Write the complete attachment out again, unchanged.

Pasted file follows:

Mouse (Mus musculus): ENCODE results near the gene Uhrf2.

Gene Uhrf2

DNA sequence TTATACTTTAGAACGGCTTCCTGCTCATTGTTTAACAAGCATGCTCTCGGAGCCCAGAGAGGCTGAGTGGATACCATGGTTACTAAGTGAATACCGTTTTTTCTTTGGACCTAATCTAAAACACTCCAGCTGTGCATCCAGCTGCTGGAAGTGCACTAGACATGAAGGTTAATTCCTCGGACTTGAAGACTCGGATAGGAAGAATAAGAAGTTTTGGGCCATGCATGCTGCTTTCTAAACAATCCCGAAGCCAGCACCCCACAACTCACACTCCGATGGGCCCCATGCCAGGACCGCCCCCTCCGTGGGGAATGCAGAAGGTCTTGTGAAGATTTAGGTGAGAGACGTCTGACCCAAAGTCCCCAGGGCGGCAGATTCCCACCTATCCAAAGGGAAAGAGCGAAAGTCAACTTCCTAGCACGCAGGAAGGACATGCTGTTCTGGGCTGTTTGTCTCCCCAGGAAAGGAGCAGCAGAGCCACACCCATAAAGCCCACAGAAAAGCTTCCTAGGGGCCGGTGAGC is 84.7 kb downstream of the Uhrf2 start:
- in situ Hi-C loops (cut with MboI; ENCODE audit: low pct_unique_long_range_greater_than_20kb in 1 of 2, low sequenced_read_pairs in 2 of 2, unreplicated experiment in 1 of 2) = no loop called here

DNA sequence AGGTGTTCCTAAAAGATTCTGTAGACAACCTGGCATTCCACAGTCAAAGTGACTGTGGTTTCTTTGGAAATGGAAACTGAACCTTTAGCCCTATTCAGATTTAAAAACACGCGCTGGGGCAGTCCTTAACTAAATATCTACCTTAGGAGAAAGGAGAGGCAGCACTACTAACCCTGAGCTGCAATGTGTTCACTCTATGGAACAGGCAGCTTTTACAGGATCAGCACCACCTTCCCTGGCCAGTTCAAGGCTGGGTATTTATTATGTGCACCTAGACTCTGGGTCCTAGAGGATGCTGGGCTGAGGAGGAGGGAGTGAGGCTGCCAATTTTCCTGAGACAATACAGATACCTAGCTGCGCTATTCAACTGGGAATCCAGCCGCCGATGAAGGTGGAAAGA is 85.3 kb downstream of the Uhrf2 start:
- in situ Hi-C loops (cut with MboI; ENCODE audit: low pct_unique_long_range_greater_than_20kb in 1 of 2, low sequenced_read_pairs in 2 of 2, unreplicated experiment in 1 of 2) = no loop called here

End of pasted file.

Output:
Mouse (Mus musculus): ENCODE results near the gene Uhrf2.

Gene Uhrf2

DNA sequence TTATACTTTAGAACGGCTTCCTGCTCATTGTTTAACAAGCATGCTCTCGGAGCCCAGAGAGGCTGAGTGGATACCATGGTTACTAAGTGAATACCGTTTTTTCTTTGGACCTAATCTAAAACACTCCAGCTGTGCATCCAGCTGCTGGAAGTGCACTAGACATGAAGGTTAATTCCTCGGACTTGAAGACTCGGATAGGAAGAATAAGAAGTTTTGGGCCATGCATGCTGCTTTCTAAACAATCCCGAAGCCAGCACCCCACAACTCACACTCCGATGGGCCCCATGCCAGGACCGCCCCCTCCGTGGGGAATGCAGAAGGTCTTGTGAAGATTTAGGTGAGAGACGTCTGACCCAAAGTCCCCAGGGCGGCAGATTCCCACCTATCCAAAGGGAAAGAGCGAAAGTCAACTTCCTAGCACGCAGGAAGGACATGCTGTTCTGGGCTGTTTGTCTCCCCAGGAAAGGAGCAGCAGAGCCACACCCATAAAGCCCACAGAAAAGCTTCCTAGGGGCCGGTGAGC is 84.7 kb downstream of the Uhrf2 start:
- in situ Hi-C loops (cut with MboI; ENCODE audit: low pct_unique_long_range_greater_than_20kb in 1 of 2, low sequenced_read_pairs in 2 of 2, unreplicated experiment in 1 of 2) = no loop called here

DNA sequence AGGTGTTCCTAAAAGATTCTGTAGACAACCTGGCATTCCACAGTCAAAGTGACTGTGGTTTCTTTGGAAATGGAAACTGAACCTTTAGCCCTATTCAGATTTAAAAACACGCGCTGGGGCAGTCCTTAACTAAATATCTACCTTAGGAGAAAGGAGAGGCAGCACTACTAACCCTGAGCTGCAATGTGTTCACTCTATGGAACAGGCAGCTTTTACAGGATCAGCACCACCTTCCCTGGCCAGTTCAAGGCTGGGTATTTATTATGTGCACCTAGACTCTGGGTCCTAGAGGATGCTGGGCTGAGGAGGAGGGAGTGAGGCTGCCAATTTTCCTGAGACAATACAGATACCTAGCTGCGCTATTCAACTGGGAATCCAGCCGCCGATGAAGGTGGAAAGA is 85.3 kb downstream of the Uhrf2 start:
- in situ Hi-C loops (cut with MboI; ENCODE audit: low pct_unique_long_range_greater_than_20kb in 1 of 2, low sequenced_read_pairs in 2 of 2, unreplicated experiment in 1 of 2) = no loop called here